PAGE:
The Obama Administration recently published a Housing Development Toolkit that aims to promote urban development by emboldening developers and bypassing bureaucracy. In many instances, New York City, with its recently passed Mandatory Inclusionary Housing (MIH), is a step ahead of the Toolkit’s core objectives. Other recommendations are impractical or politically untenable for the city. Here are the ten principles in the Housing Development Toolkit and their potential for implementation in New York.
By-right development is essentially development without review, which may include public hearings that lead to a City Council member rejecting controversial projects. By-right development for new buildings is complicated in an overdeveloped city like New York. Most of the available sites are either small or hazardous “brownfields” requiring City Planning or BSA approvals to allow residential development at all, let alone more FAR or lot coverage than allowed by the Zoning Resolution.
There are over 10,000 vacant lots in New York City, most lying in Staten Island. Currently residential lots enjoy a low tax rate of 6% market value. Increasing that tax rate would generate revenue and encourage development, but would be met with resistance from the real estate industry. There’s also concern that raising the tax would rush many owners into hasty, small scale developments that wouldn’t significantly impact New York City’s housing shortage. As for donating vacant lots to non-profits, a sort of real estate version of the Cash for Clunkers program is unlikely to happen in New York City.
In many instances, New York City, with its recently passed Mandatory Inclusionary Housing, is a step ahead of the Toolkit’s core objectives.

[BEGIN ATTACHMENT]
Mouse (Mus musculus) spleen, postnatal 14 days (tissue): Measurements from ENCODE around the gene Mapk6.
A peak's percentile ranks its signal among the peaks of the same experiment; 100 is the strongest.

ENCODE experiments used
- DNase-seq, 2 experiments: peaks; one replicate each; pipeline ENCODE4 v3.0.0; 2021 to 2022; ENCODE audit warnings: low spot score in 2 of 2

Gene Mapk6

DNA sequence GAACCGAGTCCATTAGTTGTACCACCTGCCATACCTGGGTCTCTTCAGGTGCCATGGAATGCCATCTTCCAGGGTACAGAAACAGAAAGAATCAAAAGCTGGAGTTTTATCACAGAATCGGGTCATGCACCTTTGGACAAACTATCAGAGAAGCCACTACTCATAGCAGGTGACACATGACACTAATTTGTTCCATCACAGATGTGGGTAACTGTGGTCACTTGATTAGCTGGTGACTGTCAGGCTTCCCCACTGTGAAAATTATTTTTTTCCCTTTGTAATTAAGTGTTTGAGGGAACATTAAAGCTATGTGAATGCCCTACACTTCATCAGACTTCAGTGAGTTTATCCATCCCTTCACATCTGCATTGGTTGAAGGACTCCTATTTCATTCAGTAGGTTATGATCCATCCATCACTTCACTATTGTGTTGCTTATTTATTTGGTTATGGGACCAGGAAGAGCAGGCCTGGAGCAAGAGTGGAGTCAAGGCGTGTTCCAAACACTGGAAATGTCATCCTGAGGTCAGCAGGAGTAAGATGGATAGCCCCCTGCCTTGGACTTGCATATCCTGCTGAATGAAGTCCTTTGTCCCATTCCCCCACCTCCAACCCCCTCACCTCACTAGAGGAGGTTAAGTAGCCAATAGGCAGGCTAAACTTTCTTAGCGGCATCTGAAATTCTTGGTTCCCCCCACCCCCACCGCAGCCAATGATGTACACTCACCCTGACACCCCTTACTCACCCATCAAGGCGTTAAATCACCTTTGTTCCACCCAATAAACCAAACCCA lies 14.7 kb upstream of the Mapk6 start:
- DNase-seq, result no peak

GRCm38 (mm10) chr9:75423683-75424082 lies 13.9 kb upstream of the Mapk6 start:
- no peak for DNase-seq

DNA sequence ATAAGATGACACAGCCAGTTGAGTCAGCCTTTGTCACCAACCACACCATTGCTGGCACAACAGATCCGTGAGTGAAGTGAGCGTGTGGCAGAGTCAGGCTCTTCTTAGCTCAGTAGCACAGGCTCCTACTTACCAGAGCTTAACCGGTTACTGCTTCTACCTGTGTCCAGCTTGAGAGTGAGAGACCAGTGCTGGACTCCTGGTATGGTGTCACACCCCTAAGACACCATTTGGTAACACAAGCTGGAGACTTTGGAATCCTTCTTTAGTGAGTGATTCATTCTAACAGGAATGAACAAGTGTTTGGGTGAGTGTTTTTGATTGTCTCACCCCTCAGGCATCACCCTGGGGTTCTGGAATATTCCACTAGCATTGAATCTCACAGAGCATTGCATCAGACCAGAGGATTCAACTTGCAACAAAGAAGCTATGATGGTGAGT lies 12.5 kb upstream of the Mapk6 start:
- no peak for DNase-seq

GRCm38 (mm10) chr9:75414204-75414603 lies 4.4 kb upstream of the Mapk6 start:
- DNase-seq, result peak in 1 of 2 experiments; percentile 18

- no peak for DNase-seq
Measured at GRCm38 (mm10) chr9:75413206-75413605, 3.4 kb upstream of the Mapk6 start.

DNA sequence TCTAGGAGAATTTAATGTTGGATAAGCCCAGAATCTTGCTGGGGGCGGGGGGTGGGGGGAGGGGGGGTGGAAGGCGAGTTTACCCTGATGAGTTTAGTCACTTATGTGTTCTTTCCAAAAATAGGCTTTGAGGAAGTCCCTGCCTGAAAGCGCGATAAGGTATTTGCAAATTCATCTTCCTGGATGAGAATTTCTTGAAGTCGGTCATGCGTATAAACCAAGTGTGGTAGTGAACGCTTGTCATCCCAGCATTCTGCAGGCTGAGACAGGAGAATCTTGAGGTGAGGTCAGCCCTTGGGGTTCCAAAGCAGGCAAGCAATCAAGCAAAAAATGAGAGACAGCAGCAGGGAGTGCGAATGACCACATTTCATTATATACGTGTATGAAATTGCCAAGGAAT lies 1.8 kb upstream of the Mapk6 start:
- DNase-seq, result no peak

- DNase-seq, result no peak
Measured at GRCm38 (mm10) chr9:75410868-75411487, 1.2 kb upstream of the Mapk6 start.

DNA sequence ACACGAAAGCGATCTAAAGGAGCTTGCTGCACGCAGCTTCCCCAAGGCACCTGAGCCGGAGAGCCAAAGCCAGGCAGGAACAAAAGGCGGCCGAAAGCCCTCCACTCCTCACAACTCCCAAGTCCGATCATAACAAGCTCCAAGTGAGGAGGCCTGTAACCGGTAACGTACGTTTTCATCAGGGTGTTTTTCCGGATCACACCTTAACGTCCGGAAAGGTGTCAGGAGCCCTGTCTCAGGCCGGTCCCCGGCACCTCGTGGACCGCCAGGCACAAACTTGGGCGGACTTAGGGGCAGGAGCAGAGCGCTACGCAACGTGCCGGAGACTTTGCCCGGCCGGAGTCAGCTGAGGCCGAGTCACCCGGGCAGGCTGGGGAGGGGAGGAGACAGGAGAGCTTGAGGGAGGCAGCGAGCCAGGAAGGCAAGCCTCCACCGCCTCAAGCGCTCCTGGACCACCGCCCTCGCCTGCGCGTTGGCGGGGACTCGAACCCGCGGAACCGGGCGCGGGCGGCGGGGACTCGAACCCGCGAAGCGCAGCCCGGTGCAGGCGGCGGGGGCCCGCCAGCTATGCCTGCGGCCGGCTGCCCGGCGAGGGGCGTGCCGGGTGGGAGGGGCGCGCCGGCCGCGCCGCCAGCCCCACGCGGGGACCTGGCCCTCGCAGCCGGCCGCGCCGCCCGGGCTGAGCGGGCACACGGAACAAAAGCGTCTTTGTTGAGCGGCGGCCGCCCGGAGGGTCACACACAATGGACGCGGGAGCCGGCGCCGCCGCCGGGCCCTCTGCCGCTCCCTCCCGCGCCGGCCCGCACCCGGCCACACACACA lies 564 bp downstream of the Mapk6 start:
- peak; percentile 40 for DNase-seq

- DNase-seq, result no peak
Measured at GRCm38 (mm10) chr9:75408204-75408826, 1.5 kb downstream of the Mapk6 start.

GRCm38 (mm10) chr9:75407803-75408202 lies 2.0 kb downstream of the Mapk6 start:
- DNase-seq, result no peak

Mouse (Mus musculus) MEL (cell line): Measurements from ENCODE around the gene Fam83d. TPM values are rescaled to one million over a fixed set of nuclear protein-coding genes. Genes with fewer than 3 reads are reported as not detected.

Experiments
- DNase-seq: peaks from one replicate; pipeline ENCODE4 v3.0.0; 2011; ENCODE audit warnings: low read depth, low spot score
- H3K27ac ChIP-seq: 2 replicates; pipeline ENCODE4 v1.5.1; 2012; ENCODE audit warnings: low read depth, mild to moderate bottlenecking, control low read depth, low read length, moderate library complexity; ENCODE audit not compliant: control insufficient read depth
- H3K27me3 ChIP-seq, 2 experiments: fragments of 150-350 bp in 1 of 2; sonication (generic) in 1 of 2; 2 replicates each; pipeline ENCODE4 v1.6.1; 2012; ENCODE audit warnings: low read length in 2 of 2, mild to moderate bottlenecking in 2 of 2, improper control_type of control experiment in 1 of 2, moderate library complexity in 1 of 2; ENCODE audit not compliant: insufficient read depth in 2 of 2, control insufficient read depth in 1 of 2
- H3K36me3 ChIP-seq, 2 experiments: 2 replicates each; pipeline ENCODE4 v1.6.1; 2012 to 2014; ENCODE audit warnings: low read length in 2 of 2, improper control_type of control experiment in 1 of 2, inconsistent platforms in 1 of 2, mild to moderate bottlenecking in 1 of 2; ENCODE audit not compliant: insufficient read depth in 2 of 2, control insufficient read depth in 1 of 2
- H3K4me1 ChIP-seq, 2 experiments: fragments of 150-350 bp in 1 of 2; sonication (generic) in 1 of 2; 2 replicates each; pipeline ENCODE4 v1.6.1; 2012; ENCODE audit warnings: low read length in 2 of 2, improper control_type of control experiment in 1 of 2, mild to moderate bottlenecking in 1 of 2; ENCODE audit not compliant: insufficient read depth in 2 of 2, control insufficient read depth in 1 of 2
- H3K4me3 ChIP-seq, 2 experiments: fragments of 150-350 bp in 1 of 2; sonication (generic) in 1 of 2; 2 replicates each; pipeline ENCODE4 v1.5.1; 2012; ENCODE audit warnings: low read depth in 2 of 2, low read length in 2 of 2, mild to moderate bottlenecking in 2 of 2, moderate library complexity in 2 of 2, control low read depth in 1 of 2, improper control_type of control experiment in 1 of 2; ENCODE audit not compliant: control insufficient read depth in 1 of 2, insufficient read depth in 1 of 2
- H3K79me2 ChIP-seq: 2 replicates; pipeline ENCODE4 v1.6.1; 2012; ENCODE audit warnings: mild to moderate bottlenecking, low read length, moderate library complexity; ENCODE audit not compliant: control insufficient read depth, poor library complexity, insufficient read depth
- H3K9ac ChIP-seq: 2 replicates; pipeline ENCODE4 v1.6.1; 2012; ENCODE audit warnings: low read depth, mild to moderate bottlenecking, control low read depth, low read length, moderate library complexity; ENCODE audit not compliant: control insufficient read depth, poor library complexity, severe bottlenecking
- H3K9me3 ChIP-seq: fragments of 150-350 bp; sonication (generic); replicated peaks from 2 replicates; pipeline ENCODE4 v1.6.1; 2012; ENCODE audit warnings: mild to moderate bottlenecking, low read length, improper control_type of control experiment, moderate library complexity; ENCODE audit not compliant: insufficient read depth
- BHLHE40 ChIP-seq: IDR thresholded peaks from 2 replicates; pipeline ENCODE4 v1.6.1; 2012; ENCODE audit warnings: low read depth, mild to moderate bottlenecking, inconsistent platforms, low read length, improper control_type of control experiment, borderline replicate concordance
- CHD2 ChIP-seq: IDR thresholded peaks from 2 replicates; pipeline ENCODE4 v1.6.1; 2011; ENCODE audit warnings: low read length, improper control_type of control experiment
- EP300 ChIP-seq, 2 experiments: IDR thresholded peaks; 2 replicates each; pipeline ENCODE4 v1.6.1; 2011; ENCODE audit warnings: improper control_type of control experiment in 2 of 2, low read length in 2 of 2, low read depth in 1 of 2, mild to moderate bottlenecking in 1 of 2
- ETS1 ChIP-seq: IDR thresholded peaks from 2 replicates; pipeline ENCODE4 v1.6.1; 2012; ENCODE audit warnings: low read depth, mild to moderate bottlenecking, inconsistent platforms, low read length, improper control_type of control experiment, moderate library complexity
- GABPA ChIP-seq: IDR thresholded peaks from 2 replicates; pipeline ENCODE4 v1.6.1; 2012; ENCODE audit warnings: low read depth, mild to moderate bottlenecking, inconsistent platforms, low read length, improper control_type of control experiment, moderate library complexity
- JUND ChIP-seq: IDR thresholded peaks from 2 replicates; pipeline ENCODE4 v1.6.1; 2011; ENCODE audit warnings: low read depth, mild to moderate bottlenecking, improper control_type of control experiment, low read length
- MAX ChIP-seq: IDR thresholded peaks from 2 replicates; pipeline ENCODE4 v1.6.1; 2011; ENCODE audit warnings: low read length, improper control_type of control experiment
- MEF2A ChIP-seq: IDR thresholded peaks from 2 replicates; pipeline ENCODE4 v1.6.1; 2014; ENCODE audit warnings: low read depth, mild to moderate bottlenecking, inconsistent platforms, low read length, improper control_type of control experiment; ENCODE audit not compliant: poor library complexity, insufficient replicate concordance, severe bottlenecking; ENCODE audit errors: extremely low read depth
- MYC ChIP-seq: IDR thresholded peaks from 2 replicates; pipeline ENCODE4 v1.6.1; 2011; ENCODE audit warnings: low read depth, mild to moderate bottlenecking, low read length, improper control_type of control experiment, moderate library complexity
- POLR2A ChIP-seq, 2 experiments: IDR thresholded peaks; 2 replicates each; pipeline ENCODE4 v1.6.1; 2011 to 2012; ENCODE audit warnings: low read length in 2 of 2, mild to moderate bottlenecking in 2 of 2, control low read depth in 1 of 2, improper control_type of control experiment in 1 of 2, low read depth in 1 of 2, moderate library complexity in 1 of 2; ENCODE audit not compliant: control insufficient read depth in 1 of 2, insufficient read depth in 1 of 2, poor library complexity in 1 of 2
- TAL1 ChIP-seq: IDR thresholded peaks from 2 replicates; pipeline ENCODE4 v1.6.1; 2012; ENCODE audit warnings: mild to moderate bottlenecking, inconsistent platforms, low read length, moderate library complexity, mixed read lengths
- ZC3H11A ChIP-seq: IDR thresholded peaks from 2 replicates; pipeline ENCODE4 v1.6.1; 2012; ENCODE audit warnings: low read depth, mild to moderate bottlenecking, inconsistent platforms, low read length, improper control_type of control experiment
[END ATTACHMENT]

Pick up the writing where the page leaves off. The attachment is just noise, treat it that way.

The Department of Buildings has taken major steps to streamline application and permit filing by digitizing the process. In 2011, it launched the Development Hub, an online portal where design professionals can interact with plan examiners, get comments, edit and submit plans. In 2015, the Department launched Inspection Ready, a portal where licensees, architects and engineers can schedule and report construction inspections. As part of that program and in the spirit of digitization, inspectors were newly equipped with tablets to record data. In 2016, the Department released DOB Now, a portal for application submittal, appointments and payments. Though DOB NOW is currently limited to inspections, certain job types and compliance filings, it’s future aims are all encompassing.
Though many components of filing can be digitized, New York City is still incredibly complex for development. Due to the lack of clean sites, the complexity of projects and the breadth of building code to navigate, hurdles such as BSA approvals, OER reviews, City Planning involvement, amendments and reconsiderations will always be a part of development.
Parking has seen better days in New York City. More and more commercial parking lots and garages are giving way to residential development. In 2016, the parking lot at 85 Jay Street in Brooklyn sold for an astonishing $345 million. The NYCHA is even allowing development over some of its parking sites as part of land lease. It’s increasingly hard for a parking lot business to hang on when the incentives to sell or lease are so tempting.
The elimination of required off-street parking, like many of the Obama Administration’s housing objectives, is addressed in the MIH amendment. The MIH amendment created “transit zones” in the outer boroughs of the city. Off-street parking requirements are waived in transit zones if the new residence qualifies as affordable or senior housing.
An accessory unit is essentially allowing conversion, particularly an additional unit within a freestanding house in low residential zone. Adding an accessory dwelling unit means upzoning the least dense residential districts, for example changing an R2 to an R3. Zoning in New York City doesn’t currently allow upzoning and it’s unlikely to get much political traction. Few owners in these districts want upzoning or extra units, despite the financial opportunities.
Density bonuses are a reward for allocating a certain percentage of units as affordable. MIH incentivizes developers by granting more FAR (and thus more units) if a percentage of the units are affordable (20%).
MIH made inclusionary housing mandatory within newly created Inclusionary Housing Designated Areas.
New York’s popular 421-a tax exemption for new multi-unit residential development expired, though there have been whisperings of a substitute exemption. The Housing Development Toolkit does cite New York City’s lesser know 420-c incentive for low-income housing as a model of a tax incentive.
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